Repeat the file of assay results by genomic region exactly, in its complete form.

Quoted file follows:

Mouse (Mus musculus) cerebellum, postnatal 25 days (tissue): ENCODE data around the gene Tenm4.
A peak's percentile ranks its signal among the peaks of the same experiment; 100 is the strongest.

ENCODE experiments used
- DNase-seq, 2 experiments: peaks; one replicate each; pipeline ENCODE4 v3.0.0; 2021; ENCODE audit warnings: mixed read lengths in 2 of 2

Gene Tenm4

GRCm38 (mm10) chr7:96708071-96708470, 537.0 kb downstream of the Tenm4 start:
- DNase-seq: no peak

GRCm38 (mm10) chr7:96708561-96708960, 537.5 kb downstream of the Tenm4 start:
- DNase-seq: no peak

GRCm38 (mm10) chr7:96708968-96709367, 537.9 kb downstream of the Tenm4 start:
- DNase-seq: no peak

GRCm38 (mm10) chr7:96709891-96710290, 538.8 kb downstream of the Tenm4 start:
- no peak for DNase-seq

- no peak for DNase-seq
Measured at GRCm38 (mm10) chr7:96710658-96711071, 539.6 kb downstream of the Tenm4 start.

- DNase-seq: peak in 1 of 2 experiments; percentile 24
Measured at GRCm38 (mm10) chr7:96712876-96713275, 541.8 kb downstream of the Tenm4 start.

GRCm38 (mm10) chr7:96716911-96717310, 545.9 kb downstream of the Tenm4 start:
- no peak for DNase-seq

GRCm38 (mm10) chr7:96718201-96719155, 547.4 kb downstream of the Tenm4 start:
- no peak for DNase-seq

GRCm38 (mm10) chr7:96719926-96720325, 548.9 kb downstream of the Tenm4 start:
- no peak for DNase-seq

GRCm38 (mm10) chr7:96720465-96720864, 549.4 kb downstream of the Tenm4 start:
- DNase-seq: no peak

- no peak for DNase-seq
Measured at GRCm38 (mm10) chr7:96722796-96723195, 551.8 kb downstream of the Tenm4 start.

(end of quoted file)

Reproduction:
Mouse (Mus musculus) cerebellum, postnatal 25 days (tissue): ENCODE data around the gene Tenm4.
A peak's percentile ranks its signal among the peaks of the same experiment; 100 is the strongest.

ENCODE experiments used
- DNase-seq, 2 experiments: peaks; one replicate each; pipeline ENCODE4 v3.0.0; 2021; ENCODE audit warnings: mixed read lengths in 2 of 2

Gene Tenm4

GRCm38 (mm10) chr7:96708071-96708470, 537.0 kb downstream of the Tenm4 start:
- DNase-seq: no peak

GRCm38 (mm10) chr7:96708561-96708960, 537.5 kb downstream of the Tenm4 start:
- DNase-seq: no peak

GRCm38 (mm10) chr7:96708968-96709367, 537.9 kb downstream of the Tenm4 start:
- DNase-seq: no peak

GRCm38 (mm10) chr7:96709891-96710290, 538.8 kb downstream of the Tenm4 start:
- no peak for DNase-seq

- no peak for DNase-seq
Measured at GRCm38 (mm10) chr7:96710658-96711071, 539.6 kb downstream of the Tenm4 start.

- DNase-seq: peak in 1 of 2 experiments; percentile 24
Measured at GRCm38 (mm10) chr7:96712876-96713275, 541.8 kb downstream of the Tenm4 start.

GRCm38 (mm10) chr7:96716911-96717310, 545.9 kb downstream of the Tenm4 start:
- no peak for DNase-seq

GRCm38 (mm10) chr7:96718201-96719155, 547.4 kb downstream of the Tenm4 start:
- no peak for DNase-seq

GRCm38 (mm10) chr7:96719926-96720325, 548.9 kb downstream of the Tenm4 start:
- no peak for DNase-seq

GRCm38 (mm10) chr7:96720465-96720864, 549.4 kb downstream of the Tenm4 start:
- DNase-seq: no peak

- no peak for DNase-seq
Measured at GRCm38 (mm10) chr7:96722796-96723195, 551.8 kb downstream of the Tenm4 start.